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Polymer Filtration System Removes Steroid Hormones from Water

On a global scale, micropollutants lead to water contamination. One of them is the steroid hormones that cannot be removed easily through conventional processes.

KIT researchers have developed a filtration system with smallest carbon particles, which removes hormones from drinking water. Image Credit: Sandra Göttisheim, KIT.

At Karlsruhe Institute of Technology (KIT), scientists have currently designed a novel filtration system made by combining a polymer membrane with activated carbon.

Since the carbon particles are very tiny, it is feasible to achieve the reference value of 1 ng estradiol—the physiologically most effective estrogen—per liter drinking water recommended by the European Commission. The enhanced technique has been described in the Water Research journal.

One of the huge challenges of the 21st century is providing people across the globe with clean water. Drinking water is usually contaminated with micropollutants. One of them is the steroid hormones utilized as contraceptives and medical substances.

Although their concentration in one-liter water into which treated wastewater is fed may only be a few nanograms, even such minuscule amounts may harm human health and impact the environment.

As a result of the small size and low concentration of the molecules, steroid hormones are difficult to detect as well as hard to eliminate. Traditional sewage treatment technologies are not enough.

Reference Value of the European Commission is Reached

The Head of KIT’s Institute for Advanced Membrane Technology (IAMT), Professor Andrea Iris Schäfer, and her colleagues have developed a novel technique for rapid and energy-efficient removal of steroid hormones from wastewater. Their technology involves using a polymer membrane in combination with activated carbon.

First, water is pressed through a semipermeable membrane that eliminates larger impurities and microorganisms. Then, water flows through the layer of carbon particles behind, which bind the hormone molecules.

Andrea Iris Schäfer, Professor and Head, Institute for Advanced Membrane Technology, Karlsruhe Institute of Technology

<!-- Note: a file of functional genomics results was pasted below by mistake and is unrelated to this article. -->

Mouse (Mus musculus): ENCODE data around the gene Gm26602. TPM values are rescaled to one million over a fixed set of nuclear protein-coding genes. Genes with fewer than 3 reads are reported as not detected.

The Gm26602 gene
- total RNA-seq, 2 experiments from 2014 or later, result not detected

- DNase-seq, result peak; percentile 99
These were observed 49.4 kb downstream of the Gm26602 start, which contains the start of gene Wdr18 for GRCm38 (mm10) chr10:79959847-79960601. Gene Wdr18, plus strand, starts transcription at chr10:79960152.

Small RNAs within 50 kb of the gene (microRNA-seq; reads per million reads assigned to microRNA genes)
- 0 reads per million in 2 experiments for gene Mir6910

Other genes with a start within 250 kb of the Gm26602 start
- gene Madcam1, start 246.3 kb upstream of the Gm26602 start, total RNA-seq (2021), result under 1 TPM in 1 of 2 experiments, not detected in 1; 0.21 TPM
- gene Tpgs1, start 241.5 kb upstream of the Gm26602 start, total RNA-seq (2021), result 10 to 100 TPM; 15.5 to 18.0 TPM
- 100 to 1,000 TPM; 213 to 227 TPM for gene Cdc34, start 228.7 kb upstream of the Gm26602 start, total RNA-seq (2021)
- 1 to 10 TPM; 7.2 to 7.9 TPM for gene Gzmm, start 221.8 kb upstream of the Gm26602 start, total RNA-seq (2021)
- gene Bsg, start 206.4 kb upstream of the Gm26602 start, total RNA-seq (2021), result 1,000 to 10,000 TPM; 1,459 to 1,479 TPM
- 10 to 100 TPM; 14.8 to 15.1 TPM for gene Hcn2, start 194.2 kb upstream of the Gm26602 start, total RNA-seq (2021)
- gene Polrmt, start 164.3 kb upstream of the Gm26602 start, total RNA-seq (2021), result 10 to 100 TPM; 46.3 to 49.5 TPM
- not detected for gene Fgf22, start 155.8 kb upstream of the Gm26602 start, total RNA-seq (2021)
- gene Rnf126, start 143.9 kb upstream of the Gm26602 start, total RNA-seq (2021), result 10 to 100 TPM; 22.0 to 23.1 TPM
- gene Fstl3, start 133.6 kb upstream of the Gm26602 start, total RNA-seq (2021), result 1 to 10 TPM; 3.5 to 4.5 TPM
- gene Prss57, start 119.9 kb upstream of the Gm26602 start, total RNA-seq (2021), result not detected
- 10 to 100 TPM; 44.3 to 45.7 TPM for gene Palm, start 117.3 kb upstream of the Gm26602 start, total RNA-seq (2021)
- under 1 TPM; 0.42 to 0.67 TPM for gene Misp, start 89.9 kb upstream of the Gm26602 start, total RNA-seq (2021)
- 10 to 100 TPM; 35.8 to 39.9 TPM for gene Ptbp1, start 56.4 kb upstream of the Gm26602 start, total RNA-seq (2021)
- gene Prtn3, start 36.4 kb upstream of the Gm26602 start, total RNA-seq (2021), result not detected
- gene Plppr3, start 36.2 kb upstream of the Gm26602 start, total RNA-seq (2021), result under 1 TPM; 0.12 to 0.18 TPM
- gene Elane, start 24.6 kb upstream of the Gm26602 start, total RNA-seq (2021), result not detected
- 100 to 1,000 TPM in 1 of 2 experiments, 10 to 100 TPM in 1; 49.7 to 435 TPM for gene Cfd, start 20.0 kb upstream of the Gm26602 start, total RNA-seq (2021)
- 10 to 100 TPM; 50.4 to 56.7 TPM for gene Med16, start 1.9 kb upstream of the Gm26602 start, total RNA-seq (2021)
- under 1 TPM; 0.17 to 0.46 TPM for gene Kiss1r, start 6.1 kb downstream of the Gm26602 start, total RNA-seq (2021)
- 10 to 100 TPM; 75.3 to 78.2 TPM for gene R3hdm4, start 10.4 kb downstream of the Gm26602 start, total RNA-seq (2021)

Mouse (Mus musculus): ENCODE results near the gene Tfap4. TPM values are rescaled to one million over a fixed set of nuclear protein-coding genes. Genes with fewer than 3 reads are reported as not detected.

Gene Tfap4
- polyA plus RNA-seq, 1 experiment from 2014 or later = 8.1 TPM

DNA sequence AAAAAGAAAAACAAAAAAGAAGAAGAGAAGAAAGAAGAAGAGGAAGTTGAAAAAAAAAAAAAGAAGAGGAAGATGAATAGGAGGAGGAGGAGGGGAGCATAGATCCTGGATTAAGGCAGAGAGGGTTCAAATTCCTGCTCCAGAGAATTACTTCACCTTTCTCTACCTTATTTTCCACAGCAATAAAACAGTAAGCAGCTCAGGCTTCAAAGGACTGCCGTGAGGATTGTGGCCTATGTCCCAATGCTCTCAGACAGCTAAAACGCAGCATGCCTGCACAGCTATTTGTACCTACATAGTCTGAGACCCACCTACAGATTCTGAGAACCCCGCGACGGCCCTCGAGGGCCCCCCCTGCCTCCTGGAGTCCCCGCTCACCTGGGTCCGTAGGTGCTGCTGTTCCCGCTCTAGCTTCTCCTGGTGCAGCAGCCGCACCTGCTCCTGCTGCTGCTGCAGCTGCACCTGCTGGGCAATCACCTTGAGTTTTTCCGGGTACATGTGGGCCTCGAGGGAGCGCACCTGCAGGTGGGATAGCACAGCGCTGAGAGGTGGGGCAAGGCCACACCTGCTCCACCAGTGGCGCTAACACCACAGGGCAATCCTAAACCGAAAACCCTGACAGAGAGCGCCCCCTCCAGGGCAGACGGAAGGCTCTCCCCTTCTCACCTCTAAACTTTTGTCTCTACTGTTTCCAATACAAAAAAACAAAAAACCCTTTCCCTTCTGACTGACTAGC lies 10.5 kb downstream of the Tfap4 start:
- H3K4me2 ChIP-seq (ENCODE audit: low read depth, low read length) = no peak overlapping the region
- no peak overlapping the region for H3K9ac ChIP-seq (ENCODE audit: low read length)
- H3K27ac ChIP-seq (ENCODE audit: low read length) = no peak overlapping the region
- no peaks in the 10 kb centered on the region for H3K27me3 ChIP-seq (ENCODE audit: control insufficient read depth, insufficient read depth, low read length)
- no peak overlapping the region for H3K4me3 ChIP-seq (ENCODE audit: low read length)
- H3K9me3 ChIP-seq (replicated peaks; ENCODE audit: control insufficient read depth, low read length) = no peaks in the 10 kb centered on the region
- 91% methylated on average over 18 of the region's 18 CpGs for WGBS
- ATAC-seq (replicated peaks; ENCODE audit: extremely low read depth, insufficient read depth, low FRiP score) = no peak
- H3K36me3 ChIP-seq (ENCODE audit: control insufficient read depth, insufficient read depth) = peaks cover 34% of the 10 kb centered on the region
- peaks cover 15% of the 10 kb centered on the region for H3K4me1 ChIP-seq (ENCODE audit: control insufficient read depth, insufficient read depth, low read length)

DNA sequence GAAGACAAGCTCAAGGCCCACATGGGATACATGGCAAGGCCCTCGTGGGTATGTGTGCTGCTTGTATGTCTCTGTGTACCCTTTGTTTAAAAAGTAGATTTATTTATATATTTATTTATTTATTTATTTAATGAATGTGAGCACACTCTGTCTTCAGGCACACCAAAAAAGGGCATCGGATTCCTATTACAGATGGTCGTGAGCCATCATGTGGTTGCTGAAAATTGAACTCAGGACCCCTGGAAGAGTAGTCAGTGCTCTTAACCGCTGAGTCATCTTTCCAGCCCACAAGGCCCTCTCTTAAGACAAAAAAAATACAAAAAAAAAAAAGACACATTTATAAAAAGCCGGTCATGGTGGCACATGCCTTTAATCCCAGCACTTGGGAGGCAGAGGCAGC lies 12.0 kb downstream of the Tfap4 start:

Scientists at IAMT have further advanced and optimized this process in collaboration with filter manufacturer Blücher GmbH, Erkrath. Collaborators from KIT’s Institute of Functional Interfaces (IFG), Institute for Applied Materials (IAM), and the Karlsruhe Nano Micro Facility (KNMF) assisted this further advancement by characterizing the material.

This has been reported by the researchers in the Water Research journal. “Our technology allows to reach the reference value of 1 nanogram estradiol per liter drinking water proposed by the European Commission,” added Schäfer.

Particle Size and Oxygen Concentration Are Important

Researchers analyzed the processes that occur in the activated carbon layer elaborately and utilized modified carbon particles (polymer-based spherical activated carbon, or PBSAC).

It all depends on the diameter of the carbon particles. The smaller the particle diameter is, the larger is the external surface of the activated carbon layer available for adsorption of hormone molecules.

Matteo Tagliavini, Study First Author, Institute for Advanced Membrane Technology, Karlsruhe Institute of Technology

In an activated carbon layer with a thickness of 2 mm, the team reduced the diameter of the particles from 640 to 80 µm and successfully removed 96% of the estradiol from the water. The oxygen concentration in the activated carbon was increased to further enhance the adsorption kinetics, thus achieving an estradiol separation efficiency of over 99%.

The method allows for a high water flow rate at low pressure, is energy-efficient, and separates many molecules without producing any harmful by-products. It can be used flexibly in systems of variable size, from the tap to industrial facilities.

Andrea Iris Schäfer, Professor and Head, Institute for Advanced Membrane Technology, Karlsruhe Institute of Technology

Journal Reference

Tagliavini, M., et al. (2020) Polymer-based spherical activated carbon – ultrafiltration (UF-PBSAC) for the adsorption of steroid hormones from water: Material characteristics and process configuration. Water Research.


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